Scan the headlines today: Riots in Ukraine, a drop in China's manufacturing index, mining strikes in South Africa, revolution in Egypt. It's clear that the torch may not pass that easily. An International Monetary Fund report on India this week, for example, dissected in excruciating detail the problems of the world's second-largest country. Meanwhile in Brazil, Finance Minister Guido Mantega put the country's expected growth in economic output this year at 2.5 percent -- on par with (ahem...) the United States.
The problems facing these countries aren't trivial, or simply a matter of adjusting to the U.S. Federal Reserve's mood of the day or the speed of tapering.
Look at India: There's a population that has lost such confidence in local conditions that people have turned toward gold -- not futures or funds, but the physical commodity -- to offset double-digit inflation and fading growth. Gold is a classic hedge, a store of value that holds its worth in a crisis, and, at least if you trust your neighbors, can be held or worn in physical form. If you have to leave town quick, it's easier to put on our rings and necklaces than wait in line during a bank run for a cashier's check.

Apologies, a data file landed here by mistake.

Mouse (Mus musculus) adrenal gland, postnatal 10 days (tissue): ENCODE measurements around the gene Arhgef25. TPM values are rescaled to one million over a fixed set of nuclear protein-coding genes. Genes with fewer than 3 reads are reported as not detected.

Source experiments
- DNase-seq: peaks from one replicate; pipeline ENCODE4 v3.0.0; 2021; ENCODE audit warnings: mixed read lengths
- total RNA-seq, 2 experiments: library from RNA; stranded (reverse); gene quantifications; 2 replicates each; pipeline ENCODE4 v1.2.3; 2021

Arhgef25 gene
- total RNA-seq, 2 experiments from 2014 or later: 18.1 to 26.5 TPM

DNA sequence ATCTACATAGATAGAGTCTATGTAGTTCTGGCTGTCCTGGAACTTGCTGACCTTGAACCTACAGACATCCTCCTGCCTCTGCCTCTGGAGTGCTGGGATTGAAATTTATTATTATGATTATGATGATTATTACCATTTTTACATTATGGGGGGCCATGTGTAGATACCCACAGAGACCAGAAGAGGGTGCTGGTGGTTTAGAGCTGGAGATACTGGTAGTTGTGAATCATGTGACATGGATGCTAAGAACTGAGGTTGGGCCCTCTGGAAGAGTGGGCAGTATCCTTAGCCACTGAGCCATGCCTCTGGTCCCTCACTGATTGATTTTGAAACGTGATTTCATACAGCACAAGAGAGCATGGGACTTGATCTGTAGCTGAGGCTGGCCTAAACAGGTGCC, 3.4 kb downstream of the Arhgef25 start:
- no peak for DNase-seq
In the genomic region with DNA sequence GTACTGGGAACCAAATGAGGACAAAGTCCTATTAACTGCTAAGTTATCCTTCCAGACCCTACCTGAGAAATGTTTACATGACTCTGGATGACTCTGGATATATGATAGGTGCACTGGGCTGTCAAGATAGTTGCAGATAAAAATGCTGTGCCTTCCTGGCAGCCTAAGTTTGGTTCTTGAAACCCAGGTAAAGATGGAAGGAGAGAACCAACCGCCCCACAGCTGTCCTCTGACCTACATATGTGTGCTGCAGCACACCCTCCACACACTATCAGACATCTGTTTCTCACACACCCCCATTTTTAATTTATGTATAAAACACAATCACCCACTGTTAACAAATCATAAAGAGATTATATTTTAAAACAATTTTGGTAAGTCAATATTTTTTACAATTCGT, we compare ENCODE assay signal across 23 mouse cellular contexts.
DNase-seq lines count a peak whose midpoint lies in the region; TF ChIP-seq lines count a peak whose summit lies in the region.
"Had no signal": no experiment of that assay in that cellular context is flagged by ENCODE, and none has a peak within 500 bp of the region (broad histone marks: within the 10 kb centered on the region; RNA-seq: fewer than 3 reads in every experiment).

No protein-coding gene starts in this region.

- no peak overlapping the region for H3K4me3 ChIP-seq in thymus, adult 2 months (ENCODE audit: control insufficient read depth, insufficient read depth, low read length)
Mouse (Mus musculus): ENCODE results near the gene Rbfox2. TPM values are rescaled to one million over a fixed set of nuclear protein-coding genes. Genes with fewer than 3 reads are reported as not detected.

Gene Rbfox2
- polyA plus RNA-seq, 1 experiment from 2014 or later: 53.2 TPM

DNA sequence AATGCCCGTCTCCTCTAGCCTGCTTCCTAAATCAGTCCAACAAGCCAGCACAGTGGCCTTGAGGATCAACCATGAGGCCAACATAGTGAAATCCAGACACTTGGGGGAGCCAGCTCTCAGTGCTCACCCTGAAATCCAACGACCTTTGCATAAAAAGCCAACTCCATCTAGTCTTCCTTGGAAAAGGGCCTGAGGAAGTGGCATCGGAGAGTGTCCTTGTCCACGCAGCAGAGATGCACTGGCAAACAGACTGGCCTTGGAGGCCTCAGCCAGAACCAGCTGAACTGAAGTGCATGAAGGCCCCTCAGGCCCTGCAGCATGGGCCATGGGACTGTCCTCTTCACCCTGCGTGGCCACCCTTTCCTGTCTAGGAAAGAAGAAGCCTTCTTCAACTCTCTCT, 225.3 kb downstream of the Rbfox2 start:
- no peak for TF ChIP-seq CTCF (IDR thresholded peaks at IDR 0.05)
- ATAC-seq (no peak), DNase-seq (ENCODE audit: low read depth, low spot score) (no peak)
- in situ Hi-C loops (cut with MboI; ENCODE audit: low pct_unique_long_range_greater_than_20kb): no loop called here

So, when people start demanding gold, it's a sign of lost faith that the local money can hold its value, or that the local economy is going to flourish. India has consistently been the world's largest gold importer, losing that claim only this year -- to China. But the level of gold imports rose so fast last year that India had to intervene with new taxes and controls to slow demand. The imports were adding to the country's current account deficit -- which it has been struggling to finance -- and represented a troubling erosion of confidence.
And that's only one of a list of problems that in IMF-speak amounts to a pretty brutal litany:
"Initially a problem of stalled infrastructure and corporate investment, the slowdown has become generalized across sectors. India’s growth slowdown is unusual among emerging markets (EMs) both in its severity and the fact it has coincided with elevated inflation. Global factors have certainly hurt exports and weighed on investment. However, staff analysis indicates that about two-thirds of the slowdown can be explained by domestic factors, including supply bottlenecks, delayed project approval and implementation, and heightened policy uncertainty."
Bottom line: Growth has fallen to nearly half the level India enjoyed during the heyday of the "BRICS," and is now down around 4.5 percent, which looks very normal for a miracle.
Things may turn up. The central bank has been hiking interest rates, and growth may edge back to six percent or more this year, according to analysts at the Institute of International Finance.
But in case they don't, the bag of coins in the dresser may prove handy.